The Berlin Spectator
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Germany After Thuringia Elections: What Now?

The results of yesterday’s state legislature elections in Thuringia, a federal state in eastern Germany, have sent shockwaves throughout the country. The big questions: How could this happen? What should be happening in Erfurt?

When all votes were counted last night and the official election result was published, several interesting aspects became evident. First of all, the huge percentage for the extremist right-wing ‘AfD’ was shocking to most. The regional division of this party got 23.4 percent, in spite of the fact that it is being led by Björn Höcke, one of the most radical right-wing politicians they have.

Erosion of Democratic Culture

He was labelled as a “Nazi” by Mike Mohring, the conservative CDU’s top candidate, during the election campaign. Charlotte Knobloch, a former chairlady of the Central Council of Jews in Germany, commented on Höcke’s enormous win on Monday, by saying “the erosion of the democratic culture in Germany” had continued with the Thuringia election.

“The fact that a party like the so-called ‘Alternative for Germany’ can bring in a result of this kind in a federal state shows that something has come apart in our democratic system”, Charlotte Knobloch said. “Those who voted for the AfD knew exactly what they were doing.”

Today’s chairman of the Central Council, Josef Schuster, said since there was no doubt about the “right-wing nationalist” alignment of the AfD in Erfurt, he did not accept the usual ‘protest vote’ excuse. Many AfD voters had fallen for the “cheap, racist propaganda” that party had come up with. “Whoever votes for the AfD, votes for a path into an anti-democratic Germany”, Schuster told the press.

In the Legislature by Five Votes

The next important aspect is that the political center does not have a majority, for the first time ever in German elections, meaning the far-right and the left have won. Even though Minister President Bodo Ramelow is a moderate left-winger, his party is known for positions not compatible with the political center.

The members of one smaller party, the liberal FDP, had reason to be nervous for the entire evening. They needed exactly 5 percent of the vote to get into the state legislature in Erfurt, Thuringia’s capital, for the first time in ten years. As it turned out, only five votes carried them into the regional parliament. They got 55,422 votes. Had they gotten 55.417, they would not have made it.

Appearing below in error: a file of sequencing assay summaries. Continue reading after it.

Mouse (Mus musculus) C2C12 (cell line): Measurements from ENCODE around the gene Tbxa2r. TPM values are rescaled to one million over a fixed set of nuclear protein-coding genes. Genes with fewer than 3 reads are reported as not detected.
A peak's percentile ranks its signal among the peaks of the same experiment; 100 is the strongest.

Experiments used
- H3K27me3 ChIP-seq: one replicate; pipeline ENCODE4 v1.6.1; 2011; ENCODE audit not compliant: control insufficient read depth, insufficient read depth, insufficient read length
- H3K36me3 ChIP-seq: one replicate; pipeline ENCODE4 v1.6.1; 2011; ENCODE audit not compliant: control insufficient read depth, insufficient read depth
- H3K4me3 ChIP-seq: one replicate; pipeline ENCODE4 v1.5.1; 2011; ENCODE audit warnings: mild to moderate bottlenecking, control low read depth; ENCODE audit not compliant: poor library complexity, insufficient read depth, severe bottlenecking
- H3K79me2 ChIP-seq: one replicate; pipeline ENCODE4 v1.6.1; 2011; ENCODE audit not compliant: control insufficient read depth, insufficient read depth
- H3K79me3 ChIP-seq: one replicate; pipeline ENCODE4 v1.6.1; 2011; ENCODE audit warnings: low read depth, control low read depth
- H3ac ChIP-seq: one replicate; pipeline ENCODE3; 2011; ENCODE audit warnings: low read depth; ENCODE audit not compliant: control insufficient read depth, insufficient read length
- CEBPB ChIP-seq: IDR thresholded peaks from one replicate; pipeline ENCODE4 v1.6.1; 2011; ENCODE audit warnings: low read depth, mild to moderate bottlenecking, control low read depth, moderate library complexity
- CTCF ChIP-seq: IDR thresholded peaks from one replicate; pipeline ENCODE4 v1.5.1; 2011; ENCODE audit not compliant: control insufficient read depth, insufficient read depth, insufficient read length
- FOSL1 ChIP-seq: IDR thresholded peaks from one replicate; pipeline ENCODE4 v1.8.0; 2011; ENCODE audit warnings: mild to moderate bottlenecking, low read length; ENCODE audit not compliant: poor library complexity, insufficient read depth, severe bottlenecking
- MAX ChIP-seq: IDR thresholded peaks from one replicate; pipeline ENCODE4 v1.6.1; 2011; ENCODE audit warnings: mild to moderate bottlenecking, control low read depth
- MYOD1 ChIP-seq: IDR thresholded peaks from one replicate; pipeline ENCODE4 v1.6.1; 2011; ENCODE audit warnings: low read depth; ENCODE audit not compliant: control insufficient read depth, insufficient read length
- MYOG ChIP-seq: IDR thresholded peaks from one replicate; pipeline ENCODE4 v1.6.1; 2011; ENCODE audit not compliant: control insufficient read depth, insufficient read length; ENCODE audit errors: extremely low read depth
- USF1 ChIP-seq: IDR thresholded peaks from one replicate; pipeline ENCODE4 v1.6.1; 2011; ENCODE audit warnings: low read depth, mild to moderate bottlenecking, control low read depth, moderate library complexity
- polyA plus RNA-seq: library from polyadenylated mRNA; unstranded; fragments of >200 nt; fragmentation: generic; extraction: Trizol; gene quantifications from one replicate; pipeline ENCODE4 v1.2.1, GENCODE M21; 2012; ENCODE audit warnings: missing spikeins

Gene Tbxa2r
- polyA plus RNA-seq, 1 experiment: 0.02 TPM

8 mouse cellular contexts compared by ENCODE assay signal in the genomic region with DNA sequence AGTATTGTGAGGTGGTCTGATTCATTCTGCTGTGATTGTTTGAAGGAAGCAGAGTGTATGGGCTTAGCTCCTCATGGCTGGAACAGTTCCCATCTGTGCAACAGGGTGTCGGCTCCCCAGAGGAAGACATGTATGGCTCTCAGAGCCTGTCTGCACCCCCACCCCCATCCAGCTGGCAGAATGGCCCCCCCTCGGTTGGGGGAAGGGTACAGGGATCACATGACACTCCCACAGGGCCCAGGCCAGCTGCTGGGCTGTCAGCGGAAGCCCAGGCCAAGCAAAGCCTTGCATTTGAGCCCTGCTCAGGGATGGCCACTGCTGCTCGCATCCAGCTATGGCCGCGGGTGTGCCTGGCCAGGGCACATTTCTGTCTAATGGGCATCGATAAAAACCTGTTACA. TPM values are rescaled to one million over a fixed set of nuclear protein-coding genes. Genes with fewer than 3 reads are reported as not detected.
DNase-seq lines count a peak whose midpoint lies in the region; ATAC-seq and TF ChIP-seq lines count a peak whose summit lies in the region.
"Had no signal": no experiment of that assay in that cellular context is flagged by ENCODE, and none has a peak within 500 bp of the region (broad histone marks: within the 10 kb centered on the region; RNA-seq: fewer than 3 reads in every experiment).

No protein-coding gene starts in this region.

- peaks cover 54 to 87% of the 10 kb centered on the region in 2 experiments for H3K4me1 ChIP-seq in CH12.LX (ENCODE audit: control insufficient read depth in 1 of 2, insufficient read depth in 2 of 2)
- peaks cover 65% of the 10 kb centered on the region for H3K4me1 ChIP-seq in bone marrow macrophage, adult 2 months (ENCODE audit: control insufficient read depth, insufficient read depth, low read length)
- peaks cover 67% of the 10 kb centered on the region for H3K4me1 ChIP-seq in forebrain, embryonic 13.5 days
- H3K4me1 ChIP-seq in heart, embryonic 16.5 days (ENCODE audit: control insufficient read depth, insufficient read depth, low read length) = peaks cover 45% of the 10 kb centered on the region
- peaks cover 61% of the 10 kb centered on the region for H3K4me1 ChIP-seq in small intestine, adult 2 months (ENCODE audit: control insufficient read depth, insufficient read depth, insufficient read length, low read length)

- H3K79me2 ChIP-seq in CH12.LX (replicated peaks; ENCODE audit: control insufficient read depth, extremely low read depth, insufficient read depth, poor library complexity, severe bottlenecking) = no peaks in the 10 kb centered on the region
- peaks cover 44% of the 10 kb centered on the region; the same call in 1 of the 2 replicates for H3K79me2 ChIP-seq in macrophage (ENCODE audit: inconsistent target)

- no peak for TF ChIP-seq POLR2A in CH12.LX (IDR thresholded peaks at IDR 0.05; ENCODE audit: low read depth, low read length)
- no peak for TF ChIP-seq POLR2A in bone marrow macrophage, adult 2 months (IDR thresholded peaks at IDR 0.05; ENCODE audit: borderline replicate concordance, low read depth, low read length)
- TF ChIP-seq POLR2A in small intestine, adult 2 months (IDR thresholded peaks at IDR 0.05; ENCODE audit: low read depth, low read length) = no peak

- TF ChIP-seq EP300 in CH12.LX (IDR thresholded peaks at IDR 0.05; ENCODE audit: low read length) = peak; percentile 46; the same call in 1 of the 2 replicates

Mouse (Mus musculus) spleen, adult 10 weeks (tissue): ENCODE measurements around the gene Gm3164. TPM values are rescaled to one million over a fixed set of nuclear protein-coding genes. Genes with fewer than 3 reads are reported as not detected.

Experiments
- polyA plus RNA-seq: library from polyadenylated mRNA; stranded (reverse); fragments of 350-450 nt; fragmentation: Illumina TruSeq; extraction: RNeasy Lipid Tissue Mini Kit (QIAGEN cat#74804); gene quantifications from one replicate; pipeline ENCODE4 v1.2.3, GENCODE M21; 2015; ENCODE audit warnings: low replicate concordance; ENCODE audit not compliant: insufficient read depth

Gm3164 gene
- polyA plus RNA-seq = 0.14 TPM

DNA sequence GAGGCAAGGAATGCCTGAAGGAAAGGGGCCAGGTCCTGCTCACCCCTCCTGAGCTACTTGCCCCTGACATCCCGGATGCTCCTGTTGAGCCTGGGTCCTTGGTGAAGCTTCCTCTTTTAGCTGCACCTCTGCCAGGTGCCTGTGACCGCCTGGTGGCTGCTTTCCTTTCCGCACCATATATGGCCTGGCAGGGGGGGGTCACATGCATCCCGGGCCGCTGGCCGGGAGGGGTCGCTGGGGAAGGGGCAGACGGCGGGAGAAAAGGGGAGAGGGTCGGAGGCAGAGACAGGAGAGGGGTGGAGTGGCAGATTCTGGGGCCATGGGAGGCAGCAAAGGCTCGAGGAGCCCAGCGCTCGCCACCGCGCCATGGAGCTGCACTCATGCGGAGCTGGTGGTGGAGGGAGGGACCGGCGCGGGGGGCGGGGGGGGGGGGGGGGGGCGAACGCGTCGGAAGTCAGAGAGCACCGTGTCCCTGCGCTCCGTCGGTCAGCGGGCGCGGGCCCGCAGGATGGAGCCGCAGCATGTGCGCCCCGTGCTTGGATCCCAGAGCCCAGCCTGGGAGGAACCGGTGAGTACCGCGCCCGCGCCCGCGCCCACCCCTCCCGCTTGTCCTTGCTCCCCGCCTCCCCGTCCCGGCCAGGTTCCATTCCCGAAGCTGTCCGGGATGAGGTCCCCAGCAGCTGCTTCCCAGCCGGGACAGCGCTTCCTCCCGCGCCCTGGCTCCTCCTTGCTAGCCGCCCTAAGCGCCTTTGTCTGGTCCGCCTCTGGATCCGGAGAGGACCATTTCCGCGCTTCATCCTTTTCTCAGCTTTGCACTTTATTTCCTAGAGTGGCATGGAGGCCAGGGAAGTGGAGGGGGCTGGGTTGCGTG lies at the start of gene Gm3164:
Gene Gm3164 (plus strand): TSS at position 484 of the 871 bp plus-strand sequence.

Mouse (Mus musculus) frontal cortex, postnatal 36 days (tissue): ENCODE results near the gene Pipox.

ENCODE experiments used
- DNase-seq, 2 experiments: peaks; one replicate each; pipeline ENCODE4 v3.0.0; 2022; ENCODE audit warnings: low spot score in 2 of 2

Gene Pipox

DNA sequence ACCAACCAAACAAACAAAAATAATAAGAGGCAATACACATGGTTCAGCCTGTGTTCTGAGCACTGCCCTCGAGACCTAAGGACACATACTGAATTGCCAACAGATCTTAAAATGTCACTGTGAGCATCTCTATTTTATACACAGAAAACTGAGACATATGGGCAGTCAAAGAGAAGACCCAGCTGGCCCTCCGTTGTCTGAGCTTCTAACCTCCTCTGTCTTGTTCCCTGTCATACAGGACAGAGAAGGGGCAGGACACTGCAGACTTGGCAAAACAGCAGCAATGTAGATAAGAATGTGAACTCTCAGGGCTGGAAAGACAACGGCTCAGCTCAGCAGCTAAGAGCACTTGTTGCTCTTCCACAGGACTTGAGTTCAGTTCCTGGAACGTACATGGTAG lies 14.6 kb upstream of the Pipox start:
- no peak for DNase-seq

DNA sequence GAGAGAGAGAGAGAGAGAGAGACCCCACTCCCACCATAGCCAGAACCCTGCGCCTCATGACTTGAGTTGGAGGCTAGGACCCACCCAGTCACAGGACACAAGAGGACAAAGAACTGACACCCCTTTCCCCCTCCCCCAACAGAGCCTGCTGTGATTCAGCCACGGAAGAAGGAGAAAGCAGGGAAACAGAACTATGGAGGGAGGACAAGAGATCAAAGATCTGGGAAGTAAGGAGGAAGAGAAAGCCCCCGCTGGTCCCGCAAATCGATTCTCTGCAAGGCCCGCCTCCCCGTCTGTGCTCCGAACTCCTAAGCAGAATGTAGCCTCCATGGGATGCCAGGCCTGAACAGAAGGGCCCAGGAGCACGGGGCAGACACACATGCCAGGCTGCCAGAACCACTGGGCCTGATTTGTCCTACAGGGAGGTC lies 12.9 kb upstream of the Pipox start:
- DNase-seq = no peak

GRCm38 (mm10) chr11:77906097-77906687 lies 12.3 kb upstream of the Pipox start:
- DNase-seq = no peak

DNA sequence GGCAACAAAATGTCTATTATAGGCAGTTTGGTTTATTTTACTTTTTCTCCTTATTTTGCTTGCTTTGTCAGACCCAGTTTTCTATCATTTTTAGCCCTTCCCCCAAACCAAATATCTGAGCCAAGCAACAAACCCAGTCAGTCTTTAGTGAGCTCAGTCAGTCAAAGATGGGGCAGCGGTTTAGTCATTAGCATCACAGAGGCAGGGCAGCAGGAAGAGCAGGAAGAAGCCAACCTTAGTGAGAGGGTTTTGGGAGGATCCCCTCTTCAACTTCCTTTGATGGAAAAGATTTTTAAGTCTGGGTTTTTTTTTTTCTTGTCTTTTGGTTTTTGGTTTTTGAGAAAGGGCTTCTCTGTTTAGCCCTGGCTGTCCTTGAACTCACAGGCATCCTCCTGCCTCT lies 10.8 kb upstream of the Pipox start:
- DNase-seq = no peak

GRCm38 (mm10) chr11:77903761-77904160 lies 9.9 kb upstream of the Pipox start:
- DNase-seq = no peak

For the SPD (read separate feature ‘Germany: The Salvation of a Party’), the strong downtrend it has experienced for several years now is obviously not over. For a party like the Social Democrats, an 8.2 percent result is like the sinking of the Titanic. Calling this outcome catastrophic is almost an understatement. The Greens lost only little, and they are generally weak in eastern Germany.

Quick Shift of Opinion

Regarding the conservative CDU, Chancellor Angela Merkel’s party, a terrible loss was recorded in Thuringia yesterday. They were the strongest party in the federal state from 1990, just after Germany’s reunification, until 2014. Now they are on the third place, behind Ramelow’s ‘The Left’ and the right-wing extremists. This is the first problem they are confronted with.

The second one has to do with the party’s principles and responsibility. On Sunday, right after the elections, the CDU’s top candidate in Erfurt, Mike Mohring, stressed he would talk to anyone about cooperating, except for ‘The Left’ and the AfD. This statement was echoed in Berlin, where the party’s chief secretary Paul Ziemiak said exactly the same.

Today, only hours later, that approach has already been thrown overboard. In a radio interview, Mohring said he would not rule out talks with those who accepted the constitution in Thuringia. He stated the CDU had a responsibility for stability. Mohring also said he did not need Berlin to answer the question how “we can take responsibility for the state”. Even his deputy Mario Voigt criticized his boss for this statement.

According to the MDR radio and television network, Michael Heym, who is part of the CDU’s caucus in the state legislature in Erfurt, said a cooperation with the AfD was possible under certain conditions which he did not want to go into.

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